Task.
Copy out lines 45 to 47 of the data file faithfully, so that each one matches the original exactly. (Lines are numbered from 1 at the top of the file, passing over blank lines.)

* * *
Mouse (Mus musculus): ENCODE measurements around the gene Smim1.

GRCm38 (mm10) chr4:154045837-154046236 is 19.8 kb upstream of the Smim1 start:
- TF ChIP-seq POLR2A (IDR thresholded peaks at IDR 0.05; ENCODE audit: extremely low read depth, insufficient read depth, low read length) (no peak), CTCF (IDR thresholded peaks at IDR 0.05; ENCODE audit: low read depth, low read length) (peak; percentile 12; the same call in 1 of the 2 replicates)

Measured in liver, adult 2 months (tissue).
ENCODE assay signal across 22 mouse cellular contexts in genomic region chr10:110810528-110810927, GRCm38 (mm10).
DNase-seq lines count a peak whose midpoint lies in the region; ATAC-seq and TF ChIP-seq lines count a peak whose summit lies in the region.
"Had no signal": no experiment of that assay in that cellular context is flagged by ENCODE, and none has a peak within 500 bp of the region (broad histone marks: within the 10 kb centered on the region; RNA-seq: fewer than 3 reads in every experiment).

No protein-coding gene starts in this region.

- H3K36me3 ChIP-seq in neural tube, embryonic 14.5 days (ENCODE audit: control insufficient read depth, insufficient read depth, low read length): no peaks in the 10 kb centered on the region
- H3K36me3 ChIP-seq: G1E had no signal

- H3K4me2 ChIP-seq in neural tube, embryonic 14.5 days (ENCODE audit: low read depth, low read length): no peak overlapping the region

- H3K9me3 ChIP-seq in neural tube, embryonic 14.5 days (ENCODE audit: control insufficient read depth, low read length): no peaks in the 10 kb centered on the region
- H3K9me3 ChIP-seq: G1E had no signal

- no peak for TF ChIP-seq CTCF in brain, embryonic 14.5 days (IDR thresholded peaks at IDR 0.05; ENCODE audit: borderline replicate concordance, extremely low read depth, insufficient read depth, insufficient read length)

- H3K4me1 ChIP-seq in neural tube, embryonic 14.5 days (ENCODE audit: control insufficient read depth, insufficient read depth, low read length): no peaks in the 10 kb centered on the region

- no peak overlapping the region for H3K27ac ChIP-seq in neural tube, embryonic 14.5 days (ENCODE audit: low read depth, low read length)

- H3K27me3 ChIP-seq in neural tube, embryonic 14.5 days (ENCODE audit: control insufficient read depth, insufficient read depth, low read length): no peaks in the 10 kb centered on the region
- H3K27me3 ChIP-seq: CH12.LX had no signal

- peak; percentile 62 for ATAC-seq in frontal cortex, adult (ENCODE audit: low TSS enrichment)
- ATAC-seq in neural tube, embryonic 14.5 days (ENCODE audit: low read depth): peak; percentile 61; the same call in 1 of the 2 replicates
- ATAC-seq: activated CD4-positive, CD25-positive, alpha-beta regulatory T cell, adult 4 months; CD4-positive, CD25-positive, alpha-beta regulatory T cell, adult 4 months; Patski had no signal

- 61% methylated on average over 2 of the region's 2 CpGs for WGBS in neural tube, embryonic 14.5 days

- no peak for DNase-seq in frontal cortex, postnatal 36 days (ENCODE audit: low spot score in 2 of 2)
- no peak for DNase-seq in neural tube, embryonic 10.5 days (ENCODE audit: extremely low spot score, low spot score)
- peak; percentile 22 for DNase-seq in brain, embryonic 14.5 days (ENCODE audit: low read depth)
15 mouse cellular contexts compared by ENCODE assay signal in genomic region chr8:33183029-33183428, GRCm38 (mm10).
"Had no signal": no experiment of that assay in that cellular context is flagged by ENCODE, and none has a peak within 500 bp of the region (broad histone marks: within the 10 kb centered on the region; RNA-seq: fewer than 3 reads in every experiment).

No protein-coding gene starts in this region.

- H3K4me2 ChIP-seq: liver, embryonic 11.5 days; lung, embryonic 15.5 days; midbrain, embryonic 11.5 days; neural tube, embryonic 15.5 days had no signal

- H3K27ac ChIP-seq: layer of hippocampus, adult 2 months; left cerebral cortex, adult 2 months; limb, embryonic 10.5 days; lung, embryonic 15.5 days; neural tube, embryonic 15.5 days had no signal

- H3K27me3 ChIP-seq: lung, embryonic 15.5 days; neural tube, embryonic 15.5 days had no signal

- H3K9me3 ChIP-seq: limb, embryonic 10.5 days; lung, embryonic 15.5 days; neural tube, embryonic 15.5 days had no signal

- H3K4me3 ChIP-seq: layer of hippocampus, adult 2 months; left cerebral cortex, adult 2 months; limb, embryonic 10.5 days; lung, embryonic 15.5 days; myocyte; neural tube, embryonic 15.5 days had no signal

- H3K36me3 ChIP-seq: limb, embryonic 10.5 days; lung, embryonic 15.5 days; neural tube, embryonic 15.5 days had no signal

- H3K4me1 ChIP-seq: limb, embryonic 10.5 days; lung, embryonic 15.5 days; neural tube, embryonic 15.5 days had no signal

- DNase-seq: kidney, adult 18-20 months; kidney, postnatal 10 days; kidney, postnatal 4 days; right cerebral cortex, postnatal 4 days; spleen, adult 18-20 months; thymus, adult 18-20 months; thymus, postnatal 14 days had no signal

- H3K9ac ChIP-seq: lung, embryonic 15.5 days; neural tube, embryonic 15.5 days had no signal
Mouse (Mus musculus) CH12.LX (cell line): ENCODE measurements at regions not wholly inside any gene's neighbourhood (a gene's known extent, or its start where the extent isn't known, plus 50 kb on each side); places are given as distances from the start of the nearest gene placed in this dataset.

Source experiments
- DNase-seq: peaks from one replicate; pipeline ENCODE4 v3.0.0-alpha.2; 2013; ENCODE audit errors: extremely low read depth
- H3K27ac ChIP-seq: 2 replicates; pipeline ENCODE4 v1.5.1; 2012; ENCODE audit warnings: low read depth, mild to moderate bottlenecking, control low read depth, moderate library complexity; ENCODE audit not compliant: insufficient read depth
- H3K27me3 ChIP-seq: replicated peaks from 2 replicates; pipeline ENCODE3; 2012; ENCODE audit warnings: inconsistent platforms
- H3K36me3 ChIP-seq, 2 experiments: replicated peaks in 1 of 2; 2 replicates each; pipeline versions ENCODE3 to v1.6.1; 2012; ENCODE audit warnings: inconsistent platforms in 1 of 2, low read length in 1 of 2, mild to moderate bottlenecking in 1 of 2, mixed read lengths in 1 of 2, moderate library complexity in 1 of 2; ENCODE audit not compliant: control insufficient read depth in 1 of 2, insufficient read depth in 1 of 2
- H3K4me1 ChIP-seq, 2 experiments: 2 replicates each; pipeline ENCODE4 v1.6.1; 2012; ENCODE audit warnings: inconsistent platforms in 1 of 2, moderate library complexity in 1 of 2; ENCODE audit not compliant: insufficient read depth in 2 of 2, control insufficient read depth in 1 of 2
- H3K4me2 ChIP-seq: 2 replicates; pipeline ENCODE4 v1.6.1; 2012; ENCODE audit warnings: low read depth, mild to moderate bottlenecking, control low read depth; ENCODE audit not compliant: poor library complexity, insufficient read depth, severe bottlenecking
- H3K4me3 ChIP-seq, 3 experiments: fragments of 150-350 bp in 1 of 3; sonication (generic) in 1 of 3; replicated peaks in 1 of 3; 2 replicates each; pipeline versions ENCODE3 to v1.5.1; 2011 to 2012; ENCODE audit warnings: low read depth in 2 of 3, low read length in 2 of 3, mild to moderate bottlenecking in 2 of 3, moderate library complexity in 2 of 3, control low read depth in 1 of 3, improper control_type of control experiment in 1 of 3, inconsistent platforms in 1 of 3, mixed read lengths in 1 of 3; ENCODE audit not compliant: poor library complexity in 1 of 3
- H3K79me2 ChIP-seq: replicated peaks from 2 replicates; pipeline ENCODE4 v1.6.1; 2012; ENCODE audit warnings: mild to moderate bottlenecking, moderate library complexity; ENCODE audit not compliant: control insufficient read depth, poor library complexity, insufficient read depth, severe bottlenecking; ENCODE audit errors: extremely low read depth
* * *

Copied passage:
- H3K4me2 ChIP-seq: 2 replicates; pipeline ENCODE4 v1.6.1; 2012; ENCODE audit warnings: low read depth, mild to moderate bottlenecking, control low read depth; ENCODE audit not compliant: poor library complexity, insufficient read depth, severe bottlenecking
- H3K4me3 ChIP-seq, 3 experiments: fragments of 150-350 bp in 1 of 3; sonication (generic) in 1 of 3; replicated peaks in 1 of 3; 2 replicates each; pipeline versions ENCODE3 to v1.5.1; 2011 to 2012; ENCODE audit warnings: low read depth in 2 of 3, low read length in 2 of 3, mild to moderate bottlenecking in 2 of 3, moderate library complexity in 2 of 3, control low read depth in 1 of 3, improper control_type of control experiment in 1 of 3, inconsistent platforms in 1 of 3, mixed read lengths in 1 of 3; ENCODE audit not compliant: poor library complexity in 1 of 3
- H3K79me2 ChIP-seq: replicated peaks from 2 replicates; pipeline ENCODE4 v1.6.1; 2012; ENCODE audit warnings: mild to moderate bottlenecking, moderate library complexity; ENCODE audit not compliant: control insufficient read depth, poor library complexity, insufficient read depth, severe bottlenecking; ENCODE audit errors: extremely low read depth